WELCOME

 

Taste enthusiast? Life explorer? You’ve come to the right place. Let’s travel together through the culture of flavors and conviviality. Discover curiosities, learn about the most peculiar recipes and ingredients as well as the quintessentials. Be inspired by experiences of the finest taste experts.

Travel

Taste Guides

 

A journey through local flavors

  • CREOLE GOES FUSION

    In many global cities, fusion has become a byword for twenty -first-century gastronomic excess: see New York’s pizza burgers and Singapore’s instant noodle sandwiches. But not so in Lima, the city whose culinary tradition took root as a Hispanic riff on the Incan cooking pot. Later, waves of early nineteenth-century Chinese immigration to the city gave rise to creole cuisines such as Chifa, the Chinese-Peruvian flavour combinations that remain a fond favourite with everyday Limeños; in classic dishes such as arroz chaufa, fried rice with plump white corn, or lomo saltado (beef tenderloin flash - fried in a wok with soy sauce). Chifa's cousin arrived with Japanese migrants in the 1890s, who came to work as fishermen on Lima’s rich shores, married Peruvians, and in Nikkei, a cuisine rich in sashimi and bright citrus flavours, recreated a taste of home. Today Nikkei is one of the most refined of Lima’s fusion cuisines, its apotheosis the fine - dining Peruvian-Japanese restaurant Maido, whose Osaka-trained head chef Mitsuharu Tsumura has given the Peruvian capital the surprisingly glorious barbecued guinea pig (the hallowed food of the Andean Incas) with yucca cream. Meanwhile the chefs behind Novoandina, or the Andean culinary renaissance that began in the 1980s, have also taken up the baton for Lima’s globe-plunderingculinary iconoclasm in dishes such as Cucho La Rosa’s iconic quinotto (quinoa risotto, today the star of me nus from London to LA) and celebrity chef Gastón Acurio’s chicken liver anticuchos (an Incan form of kebab) served meltingly pink with spicy salsa ají amarillo.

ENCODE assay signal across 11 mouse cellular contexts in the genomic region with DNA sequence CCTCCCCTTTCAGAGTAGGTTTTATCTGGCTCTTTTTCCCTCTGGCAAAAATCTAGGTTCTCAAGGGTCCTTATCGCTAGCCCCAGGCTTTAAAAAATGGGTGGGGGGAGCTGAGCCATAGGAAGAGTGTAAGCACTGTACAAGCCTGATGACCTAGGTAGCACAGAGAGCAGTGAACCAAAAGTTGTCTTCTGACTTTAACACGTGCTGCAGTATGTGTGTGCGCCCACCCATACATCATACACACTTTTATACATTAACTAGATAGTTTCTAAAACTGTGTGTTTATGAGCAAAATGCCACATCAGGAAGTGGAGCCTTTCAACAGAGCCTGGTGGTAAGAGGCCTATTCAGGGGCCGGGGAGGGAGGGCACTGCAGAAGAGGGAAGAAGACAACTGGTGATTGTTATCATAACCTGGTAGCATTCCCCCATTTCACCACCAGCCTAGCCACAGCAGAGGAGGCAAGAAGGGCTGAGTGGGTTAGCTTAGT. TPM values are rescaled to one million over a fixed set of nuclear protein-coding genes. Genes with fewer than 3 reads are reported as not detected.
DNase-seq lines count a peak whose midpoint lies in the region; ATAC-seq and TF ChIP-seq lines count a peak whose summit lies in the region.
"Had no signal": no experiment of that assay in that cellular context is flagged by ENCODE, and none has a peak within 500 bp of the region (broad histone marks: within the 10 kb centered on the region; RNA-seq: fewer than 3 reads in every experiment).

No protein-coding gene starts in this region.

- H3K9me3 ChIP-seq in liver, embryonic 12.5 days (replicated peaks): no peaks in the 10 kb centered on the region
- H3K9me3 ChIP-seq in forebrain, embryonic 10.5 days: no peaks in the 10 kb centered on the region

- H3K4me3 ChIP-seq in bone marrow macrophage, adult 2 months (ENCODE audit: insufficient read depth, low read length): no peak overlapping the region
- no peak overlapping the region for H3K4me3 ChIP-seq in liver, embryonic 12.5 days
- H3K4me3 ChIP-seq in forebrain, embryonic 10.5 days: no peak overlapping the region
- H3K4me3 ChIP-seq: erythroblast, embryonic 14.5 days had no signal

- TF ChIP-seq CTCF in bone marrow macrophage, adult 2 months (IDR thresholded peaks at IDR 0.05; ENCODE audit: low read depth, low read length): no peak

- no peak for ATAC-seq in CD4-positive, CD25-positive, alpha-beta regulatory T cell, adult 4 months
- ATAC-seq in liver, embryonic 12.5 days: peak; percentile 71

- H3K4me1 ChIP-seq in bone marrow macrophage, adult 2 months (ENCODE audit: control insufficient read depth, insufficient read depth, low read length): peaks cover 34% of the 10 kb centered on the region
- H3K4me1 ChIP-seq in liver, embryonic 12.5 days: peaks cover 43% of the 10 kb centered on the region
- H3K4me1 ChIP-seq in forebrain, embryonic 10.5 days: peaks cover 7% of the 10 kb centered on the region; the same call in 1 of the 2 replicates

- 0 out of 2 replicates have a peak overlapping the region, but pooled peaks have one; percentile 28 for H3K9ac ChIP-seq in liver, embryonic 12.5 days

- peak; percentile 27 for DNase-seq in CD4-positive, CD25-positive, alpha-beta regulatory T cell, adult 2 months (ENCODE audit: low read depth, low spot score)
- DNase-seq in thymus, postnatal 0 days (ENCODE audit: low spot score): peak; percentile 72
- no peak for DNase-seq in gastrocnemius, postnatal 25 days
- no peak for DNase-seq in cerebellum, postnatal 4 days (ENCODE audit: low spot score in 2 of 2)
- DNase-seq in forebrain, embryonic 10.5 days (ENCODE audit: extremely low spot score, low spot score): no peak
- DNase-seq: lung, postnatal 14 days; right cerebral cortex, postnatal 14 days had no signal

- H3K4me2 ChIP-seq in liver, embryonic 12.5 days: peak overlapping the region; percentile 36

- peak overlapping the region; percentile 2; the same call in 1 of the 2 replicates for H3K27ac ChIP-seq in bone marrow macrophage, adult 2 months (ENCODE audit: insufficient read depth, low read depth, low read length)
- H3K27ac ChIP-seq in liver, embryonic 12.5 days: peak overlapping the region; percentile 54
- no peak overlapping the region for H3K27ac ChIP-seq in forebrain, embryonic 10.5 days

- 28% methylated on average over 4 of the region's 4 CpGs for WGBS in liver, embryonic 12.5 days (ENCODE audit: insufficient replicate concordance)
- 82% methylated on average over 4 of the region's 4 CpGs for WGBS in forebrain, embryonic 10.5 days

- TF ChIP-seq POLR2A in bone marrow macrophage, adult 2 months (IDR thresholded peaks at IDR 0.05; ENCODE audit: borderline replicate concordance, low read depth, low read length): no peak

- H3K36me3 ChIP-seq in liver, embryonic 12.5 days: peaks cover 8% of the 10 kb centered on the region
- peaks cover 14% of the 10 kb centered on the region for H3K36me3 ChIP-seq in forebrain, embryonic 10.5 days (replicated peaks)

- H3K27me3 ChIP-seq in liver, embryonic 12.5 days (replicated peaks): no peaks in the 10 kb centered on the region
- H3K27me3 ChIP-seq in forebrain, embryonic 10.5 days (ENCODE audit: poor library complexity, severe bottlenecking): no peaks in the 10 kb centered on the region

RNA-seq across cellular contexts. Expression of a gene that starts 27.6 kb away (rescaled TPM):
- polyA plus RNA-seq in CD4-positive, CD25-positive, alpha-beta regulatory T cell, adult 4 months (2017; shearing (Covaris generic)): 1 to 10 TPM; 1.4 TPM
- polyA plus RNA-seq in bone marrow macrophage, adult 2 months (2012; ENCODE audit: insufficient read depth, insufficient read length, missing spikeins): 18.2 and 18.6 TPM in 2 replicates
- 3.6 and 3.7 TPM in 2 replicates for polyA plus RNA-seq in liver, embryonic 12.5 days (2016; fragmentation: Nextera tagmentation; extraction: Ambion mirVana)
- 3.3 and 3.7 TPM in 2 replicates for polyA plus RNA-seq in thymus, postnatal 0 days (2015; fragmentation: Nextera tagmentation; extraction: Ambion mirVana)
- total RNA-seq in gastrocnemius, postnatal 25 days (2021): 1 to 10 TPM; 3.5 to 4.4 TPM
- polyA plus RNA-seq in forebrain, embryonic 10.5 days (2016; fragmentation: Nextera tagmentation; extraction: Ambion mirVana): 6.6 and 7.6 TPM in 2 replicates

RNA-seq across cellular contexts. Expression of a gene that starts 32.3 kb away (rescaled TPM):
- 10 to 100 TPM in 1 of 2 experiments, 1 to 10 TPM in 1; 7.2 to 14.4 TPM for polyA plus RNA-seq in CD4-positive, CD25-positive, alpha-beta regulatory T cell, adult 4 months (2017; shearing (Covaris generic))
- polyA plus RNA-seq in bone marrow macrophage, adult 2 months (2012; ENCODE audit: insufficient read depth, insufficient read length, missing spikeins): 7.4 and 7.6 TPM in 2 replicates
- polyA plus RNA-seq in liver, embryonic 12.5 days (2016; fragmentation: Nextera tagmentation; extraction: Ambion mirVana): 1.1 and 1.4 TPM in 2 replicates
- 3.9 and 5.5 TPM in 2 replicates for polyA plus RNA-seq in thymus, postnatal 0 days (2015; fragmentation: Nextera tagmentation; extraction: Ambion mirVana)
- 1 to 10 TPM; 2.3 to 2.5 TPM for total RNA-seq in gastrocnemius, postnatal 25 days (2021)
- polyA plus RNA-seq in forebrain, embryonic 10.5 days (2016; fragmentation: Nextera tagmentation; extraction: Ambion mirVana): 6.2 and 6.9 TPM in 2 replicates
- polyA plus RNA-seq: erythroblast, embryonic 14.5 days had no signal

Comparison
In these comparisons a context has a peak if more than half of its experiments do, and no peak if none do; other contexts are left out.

PER

Deactive
2016-10-24

IR

Deactive
2016-10-24

UK

Active
2017-06-16
Active
2017-06-16

FR

Active
2017-05-19
Active
2017-05-19

CN

Active
2017-04-21
Active
2017-04-21

DE

Active
2017-03-24
Active
2017-03-24

US

Active
2017-02-24
Active
2017-02-24

DK

Active
2017-02-10

ES

Active
2017-01-13
Active
2017-01-13

IT

Active
2016-12-16
Active
2016-12-16

CH

Active
2016-11-18
Active
2016-11-18

CA

Deactive
Deactive

HK

Deactive
2016-09-13

AU

Deactive
2016-09-13

BE

Deactive
Deactive

Taste Inspirations

Secrets of taste

 

A stroll through the history of the most beloved ingredients

“The Distillers have found out a way to hit the palate of the Poor, by their new fashion'd compound Waters called ‘Geneva’, so that the common People seem not to value the French brandy as usual, and even not to desire it.” So wrote Robinson Crusoe author Daniel Defoe in 1726.

 

Is there a more English meal than a roasted joint of glistening beef, served with Yorkshire pudding and roast potatoes and slathered in rich gravy? Just see Richard Leveridge's 1735 song “Roast beef of Old England” for proof (dodgy rhyming scheme aside):

 

Eating oysters, the French poet Léon-Paul Fargue once said, was “like kissing the sea on the lips”. Anyone who has consumed one of said molluscs will know exactly what he meant. The salty, slightly sour ozone taste of a freshly shucked oyster contains the distilled essence of the ocean.

 

It feels particularly French to bestow upon salt’s most rarefied form the poetic designation of “fleur de sel” – “flower of salt”. The name is given to the delicate crystals raked from the liquid surface of salt beds in the coastal town of Camargue on the Mediterranean, and Guérande, the island of Noirmoutier and the Île de Ré on the Atlantic coast.

Taste Origins

Tales from Taste Lovers

Once upon a Bite

The Beatles & scrambled eggs

What would have happened if Paul McCartney had never come up with the words for Yesterday?

The Beatles & scrambled eggs

Get in touch

Sign in with
Sign in with your email address
Don't have an account
Country
ASIA PACIFIC
Site Language: English
Select Country
asia
Australia
Belgium
Canada
Chile
Denmark
France
Germany
Italy
Peru
Spain
Switzerland
Uk
USA